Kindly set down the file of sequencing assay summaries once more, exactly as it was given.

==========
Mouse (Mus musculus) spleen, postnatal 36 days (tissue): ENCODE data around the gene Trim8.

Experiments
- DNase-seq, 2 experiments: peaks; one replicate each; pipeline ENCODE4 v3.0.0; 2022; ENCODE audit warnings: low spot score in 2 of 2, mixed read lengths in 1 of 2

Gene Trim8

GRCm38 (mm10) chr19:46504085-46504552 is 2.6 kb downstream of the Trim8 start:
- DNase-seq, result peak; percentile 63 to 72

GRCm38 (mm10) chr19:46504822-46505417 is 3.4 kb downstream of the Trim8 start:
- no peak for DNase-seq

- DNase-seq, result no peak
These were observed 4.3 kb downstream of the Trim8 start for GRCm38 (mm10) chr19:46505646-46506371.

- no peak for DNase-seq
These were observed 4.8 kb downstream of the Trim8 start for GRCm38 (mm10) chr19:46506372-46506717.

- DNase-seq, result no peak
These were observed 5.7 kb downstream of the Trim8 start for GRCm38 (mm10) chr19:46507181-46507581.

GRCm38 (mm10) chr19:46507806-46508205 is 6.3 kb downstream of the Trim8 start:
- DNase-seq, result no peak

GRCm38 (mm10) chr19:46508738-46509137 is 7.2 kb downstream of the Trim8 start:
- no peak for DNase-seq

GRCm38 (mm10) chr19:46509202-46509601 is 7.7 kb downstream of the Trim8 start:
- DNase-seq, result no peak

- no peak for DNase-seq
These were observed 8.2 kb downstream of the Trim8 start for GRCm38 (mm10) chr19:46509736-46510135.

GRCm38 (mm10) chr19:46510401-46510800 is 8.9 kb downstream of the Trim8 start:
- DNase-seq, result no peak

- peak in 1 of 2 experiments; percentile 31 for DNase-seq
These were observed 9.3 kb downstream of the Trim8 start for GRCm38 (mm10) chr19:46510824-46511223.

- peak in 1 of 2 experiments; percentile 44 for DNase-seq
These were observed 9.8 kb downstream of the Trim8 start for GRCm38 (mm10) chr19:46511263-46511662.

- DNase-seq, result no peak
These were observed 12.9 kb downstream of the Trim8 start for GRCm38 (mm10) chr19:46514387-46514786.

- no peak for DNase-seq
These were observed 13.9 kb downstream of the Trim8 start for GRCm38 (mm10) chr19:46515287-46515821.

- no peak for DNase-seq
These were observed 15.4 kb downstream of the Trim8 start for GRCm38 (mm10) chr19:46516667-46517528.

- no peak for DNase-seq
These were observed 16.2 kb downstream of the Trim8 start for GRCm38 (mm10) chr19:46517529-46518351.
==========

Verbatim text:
Mouse (Mus musculus) spleen, postnatal 36 days (tissue): ENCODE data around the gene Trim8.

Experiments
- DNase-seq, 2 experiments: peaks; one replicate each; pipeline ENCODE4 v3.0.0; 2022; ENCODE audit warnings: low spot score in 2 of 2, mixed read lengths in 1 of 2

Gene Trim8

GRCm38 (mm10) chr19:46504085-46504552 is 2.6 kb downstream of the Trim8 start:
- DNase-seq, result peak; percentile 63 to 72

GRCm38 (mm10) chr19:46504822-46505417 is 3.4 kb downstream of the Trim8 start:
- no peak for DNase-seq

- DNase-seq, result no peak
These were observed 4.3 kb downstream of the Trim8 start for GRCm38 (mm10) chr19:46505646-46506371.

- no peak for DNase-seq
These were observed 4.8 kb downstream of the Trim8 start for GRCm38 (mm10) chr19:46506372-46506717.

- DNase-seq, result no peak
These were observed 5.7 kb downstream of the Trim8 start for GRCm38 (mm10) chr19:46507181-46507581.

GRCm38 (mm10) chr19:46507806-46508205 is 6.3 kb downstream of the Trim8 start:
- DNase-seq, result no peak

GRCm38 (mm10) chr19:46508738-46509137 is 7.2 kb downstream of the Trim8 start:
- no peak for DNase-seq

GRCm38 (mm10) chr19:46509202-46509601 is 7.7 kb downstream of the Trim8 start:
- DNase-seq, result no peak

- no peak for DNase-seq
These were observed 8.2 kb downstream of the Trim8 start for GRCm38 (mm10) chr19:46509736-46510135.

GRCm38 (mm10) chr19:46510401-46510800 is 8.9 kb downstream of the Trim8 start:
- DNase-seq, result no peak

- peak in 1 of 2 experiments; percentile 31 for DNase-seq
These were observed 9.3 kb downstream of the Trim8 start for GRCm38 (mm10) chr19:46510824-46511223.

- peak in 1 of 2 experiments; percentile 44 for DNase-seq
These were observed 9.8 kb downstream of the Trim8 start for GRCm38 (mm10) chr19:46511263-46511662.

- DNase-seq, result no peak
These were observed 12.9 kb downstream of the Trim8 start for GRCm38 (mm10) chr19:46514387-46514786.

- no peak for DNase-seq
These were observed 13.9 kb downstream of the Trim8 start for GRCm38 (mm10) chr19:46515287-46515821.

- no peak for DNase-seq
These were observed 15.4 kb downstream of the Trim8 start for GRCm38 (mm10) chr19:46516667-46517528.

- no peak for DNase-seq
These were observed 16.2 kb downstream of the Trim8 start for GRCm38 (mm10) chr19:46517529-46518351.